Another Zazzler has asked me where to find customers for their artwork.
While there is no perfect formula that will help you find customers for your artwork on Zazzle and other Print on Demand platforms, here’s my formula for finding customers:
1. Keep talking about your artwork, sharing it with friends and family.
Talk about what inspires you to create it, what techniques you’ve used, ask for honest feedback, and be grateful when they give it to you (even if it’s not particularly what you want to hear). Getting good feedback lets you know where to improve your artwork to make it desirable to a wider audience.
BIG TIP: Ask them if they have a need for a particular piece of artwork. Talk to them about how you can help them give customized gifts to their friends and family.
2. You won’t get a lot of sales from friends or family, but you can get some.
Try not to have unreasonable expectations of your family when you’re trying to find customers for your artwork. They will think that because they know you, then they should get a special deal. You’ll have to address that misconception (it isn’t always possible to give them the deal that they want), but if you are able to be gracious and understanding, you may still convert them into loyal supporters of your artwork.
Most of your sales will come from complete strangers.
3. Put your best artwork out there, but be sure to mark it as yours.
I add a copyright notice to almost all of my artwork, and sign and…
date my paintings. Use the most relevant titles, descriptions, and tags for your artwork. Again, in the description, talk about what inspired you to create that piece of artwork, allow your passion to shine through. Follow Zazzle’s rules for search engine optimization (they have videos on Youtube about how to write good descriptions, how not to tag, etc).
I add my own name and even the name of my shop in the tags when I create products on Zazzle. This way, if someone searches on my shop or my name, my products come up every time.
4. Diversify. Put your artwork on a wide range of products that are relevant to that artwork.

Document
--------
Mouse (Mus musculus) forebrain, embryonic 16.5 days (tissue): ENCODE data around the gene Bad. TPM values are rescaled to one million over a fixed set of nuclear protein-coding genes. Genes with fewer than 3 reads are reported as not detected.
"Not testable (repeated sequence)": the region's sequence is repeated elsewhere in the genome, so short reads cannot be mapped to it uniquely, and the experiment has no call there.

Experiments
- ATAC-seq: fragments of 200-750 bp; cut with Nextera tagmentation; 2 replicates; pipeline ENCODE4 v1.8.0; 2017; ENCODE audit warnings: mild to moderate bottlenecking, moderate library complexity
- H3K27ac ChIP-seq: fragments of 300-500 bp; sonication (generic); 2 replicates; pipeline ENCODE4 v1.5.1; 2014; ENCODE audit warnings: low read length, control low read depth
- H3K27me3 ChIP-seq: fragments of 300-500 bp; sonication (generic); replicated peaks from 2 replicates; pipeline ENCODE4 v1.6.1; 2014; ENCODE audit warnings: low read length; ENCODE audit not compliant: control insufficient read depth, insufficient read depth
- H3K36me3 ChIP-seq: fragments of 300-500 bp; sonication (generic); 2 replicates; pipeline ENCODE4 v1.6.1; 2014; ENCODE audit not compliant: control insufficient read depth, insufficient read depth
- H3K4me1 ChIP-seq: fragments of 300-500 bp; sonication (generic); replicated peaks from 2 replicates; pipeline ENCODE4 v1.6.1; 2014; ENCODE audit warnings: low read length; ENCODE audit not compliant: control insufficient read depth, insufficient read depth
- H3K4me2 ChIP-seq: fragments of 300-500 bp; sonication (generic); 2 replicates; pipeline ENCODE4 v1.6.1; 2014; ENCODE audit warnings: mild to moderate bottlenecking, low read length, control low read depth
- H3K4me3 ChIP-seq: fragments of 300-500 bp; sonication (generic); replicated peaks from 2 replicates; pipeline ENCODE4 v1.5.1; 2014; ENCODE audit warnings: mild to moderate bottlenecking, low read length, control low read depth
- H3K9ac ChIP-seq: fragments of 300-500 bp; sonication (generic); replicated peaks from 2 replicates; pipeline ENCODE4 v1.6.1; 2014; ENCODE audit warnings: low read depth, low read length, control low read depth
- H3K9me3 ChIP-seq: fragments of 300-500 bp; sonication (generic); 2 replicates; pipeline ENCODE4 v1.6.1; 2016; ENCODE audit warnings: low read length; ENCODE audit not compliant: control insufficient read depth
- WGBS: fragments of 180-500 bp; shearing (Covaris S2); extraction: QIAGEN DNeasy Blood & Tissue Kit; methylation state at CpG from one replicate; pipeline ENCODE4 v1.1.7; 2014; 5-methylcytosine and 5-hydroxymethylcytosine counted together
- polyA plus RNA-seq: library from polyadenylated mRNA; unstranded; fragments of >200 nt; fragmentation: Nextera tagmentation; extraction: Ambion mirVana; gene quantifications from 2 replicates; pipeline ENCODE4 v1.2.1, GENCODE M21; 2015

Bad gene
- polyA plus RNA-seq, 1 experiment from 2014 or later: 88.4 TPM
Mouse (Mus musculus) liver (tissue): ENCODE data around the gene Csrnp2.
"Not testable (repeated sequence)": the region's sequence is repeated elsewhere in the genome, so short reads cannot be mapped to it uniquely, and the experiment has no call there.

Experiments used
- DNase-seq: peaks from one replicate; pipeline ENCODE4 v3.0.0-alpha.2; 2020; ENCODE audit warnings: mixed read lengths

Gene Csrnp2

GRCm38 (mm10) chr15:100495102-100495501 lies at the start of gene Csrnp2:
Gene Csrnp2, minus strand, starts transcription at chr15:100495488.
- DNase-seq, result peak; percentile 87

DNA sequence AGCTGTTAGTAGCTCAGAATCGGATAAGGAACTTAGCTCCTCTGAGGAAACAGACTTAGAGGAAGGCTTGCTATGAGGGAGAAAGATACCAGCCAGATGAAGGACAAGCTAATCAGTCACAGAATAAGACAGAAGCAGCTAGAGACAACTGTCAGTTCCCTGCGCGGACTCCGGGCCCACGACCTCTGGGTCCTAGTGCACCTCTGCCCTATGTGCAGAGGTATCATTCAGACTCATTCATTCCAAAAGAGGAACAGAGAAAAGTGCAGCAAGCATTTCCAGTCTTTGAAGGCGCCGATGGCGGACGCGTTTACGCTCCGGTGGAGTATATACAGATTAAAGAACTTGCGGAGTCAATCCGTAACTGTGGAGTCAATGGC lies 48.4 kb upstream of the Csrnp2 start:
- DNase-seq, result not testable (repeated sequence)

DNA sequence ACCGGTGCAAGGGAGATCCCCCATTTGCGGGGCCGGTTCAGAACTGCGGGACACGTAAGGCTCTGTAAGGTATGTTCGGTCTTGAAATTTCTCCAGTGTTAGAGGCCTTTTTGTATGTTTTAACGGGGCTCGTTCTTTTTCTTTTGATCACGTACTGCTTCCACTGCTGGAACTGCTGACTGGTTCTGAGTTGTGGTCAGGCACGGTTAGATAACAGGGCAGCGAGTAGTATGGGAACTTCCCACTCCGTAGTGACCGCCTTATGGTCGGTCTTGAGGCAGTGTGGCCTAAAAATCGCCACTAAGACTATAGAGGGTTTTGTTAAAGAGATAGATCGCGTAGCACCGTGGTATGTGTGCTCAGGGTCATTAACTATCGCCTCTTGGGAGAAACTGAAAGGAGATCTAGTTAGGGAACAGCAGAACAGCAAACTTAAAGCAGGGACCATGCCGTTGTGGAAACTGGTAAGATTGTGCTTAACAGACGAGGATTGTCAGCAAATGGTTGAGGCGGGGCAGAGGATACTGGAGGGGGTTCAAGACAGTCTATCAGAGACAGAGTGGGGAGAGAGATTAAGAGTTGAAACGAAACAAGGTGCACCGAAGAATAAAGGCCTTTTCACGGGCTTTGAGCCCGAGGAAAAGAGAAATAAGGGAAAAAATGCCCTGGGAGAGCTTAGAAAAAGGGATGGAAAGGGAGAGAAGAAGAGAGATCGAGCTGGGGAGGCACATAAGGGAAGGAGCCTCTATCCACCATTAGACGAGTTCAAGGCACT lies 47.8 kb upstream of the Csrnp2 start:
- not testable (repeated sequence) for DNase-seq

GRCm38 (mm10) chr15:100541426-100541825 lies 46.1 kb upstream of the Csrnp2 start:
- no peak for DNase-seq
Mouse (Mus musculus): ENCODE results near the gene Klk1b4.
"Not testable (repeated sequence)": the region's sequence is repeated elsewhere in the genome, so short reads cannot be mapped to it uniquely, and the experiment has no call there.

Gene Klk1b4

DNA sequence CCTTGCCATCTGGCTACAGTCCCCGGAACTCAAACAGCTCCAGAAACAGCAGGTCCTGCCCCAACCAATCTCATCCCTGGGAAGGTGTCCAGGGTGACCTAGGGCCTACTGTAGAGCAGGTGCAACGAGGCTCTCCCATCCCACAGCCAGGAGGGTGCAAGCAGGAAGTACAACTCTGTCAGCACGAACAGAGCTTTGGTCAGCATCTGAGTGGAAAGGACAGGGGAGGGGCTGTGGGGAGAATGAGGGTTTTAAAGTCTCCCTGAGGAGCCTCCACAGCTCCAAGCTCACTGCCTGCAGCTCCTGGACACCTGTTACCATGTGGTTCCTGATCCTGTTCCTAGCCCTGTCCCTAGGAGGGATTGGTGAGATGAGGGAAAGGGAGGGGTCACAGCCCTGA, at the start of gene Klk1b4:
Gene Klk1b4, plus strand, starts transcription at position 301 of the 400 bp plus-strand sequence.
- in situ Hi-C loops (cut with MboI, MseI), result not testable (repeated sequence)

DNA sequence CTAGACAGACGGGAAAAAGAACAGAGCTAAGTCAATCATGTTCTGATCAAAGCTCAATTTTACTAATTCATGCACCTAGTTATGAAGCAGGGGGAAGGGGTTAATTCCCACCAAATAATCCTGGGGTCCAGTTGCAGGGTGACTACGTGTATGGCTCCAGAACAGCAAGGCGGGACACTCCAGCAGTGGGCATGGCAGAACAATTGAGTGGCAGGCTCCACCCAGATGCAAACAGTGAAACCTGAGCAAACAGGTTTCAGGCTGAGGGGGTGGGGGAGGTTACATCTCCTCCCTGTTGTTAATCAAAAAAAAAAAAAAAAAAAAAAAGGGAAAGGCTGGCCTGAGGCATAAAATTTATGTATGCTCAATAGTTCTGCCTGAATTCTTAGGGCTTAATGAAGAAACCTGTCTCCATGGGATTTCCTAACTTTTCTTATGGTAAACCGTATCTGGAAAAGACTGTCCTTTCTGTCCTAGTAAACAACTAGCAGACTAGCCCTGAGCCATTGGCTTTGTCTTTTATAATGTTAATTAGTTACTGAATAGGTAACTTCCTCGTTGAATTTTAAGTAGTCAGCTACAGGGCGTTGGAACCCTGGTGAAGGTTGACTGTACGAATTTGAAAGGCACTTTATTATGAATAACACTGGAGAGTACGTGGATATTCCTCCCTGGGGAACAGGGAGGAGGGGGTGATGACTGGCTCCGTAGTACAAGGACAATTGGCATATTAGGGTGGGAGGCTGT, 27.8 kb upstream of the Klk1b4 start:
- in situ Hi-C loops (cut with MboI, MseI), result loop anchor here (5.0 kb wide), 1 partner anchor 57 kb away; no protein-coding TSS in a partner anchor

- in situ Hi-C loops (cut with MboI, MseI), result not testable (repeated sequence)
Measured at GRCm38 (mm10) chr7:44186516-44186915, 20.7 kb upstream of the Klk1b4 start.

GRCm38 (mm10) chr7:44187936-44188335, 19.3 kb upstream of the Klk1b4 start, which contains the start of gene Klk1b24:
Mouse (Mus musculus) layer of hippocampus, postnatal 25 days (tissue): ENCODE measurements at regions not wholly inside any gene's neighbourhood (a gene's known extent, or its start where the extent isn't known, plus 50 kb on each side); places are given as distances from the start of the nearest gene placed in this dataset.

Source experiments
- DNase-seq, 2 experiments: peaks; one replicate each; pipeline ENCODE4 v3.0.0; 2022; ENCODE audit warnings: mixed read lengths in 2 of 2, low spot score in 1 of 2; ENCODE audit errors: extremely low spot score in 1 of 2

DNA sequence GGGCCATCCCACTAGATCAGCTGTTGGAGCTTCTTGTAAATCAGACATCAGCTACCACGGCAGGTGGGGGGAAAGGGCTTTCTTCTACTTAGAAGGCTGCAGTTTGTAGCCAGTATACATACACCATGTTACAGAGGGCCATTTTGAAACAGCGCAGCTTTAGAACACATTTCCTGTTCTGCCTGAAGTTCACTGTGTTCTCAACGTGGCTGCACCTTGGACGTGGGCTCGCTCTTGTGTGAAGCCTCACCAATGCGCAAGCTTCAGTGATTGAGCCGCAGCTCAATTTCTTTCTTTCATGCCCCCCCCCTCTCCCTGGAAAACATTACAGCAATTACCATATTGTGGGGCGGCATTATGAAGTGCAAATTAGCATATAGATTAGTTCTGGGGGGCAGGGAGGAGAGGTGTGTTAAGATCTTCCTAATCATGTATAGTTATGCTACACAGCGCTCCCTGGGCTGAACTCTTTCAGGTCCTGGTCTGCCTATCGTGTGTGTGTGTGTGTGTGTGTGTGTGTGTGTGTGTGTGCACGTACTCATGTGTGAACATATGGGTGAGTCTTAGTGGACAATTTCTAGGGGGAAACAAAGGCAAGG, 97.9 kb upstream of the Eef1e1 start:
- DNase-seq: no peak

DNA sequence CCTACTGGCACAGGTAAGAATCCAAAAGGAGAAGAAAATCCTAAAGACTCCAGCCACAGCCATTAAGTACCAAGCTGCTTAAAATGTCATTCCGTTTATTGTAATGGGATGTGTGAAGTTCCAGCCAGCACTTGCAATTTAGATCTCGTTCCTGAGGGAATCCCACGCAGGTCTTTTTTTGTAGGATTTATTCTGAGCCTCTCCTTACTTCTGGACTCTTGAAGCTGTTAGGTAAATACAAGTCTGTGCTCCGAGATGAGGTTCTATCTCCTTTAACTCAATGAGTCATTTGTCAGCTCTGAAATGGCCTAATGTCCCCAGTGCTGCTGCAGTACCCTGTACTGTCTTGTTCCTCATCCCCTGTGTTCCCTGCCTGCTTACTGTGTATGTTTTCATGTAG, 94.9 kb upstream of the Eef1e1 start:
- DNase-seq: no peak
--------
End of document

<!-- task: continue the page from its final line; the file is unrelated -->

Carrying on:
Ex: sports-themed games and toys, tees, coolers, etc.
Don’t just post your artwork on Zazzle either. Make changes it to that allow it to fit the formats on Spoonflower, Society6, and other POD websites. You don’t have to post to all the websites out there, but don’t get hung up on just Zazzle.
Experiment, find the website that works for you.
Another big tip: On Zazzle, always put your artwork in collections of at least 6 products, and add title, tags, and description to the collection, and link it to your store/s. This helps shoppers find more of your artwork. This also works on Spoonflower and Society6.
5. Share your artwork on social media, write blog posts, share those.
Check out Fashmates and its competitors that have replaced Polyvore. Fashion sites are a great place to find customers.
6. Buy your own artwork when it’s on sale, and use it. Take it with you when you go out in public.
I carry around a tote bag or two that I created on Society6 (they’re smaller than what Zazzle offers). I get compliments on the artwork and hand out business cards with links.
I also buy my own wrapping paper designs, Mom likes and buys my card designs, pillows, mugs.
Word of mouth is one of the best ways to find customers for your artwork.
One final tip: It’s useful to know the quality of what your customers are ordering. There have been products that I have removed from my store because the quality wasn’t up to my standards, and I didn’t want people buying that and thinking I had such low standards. The before-Christmas sales are an excellent time to order your own designs. 75% off on greeting cards is an insanely good deal! Put the link address for your store on the back of your cards and send them to everyone you know.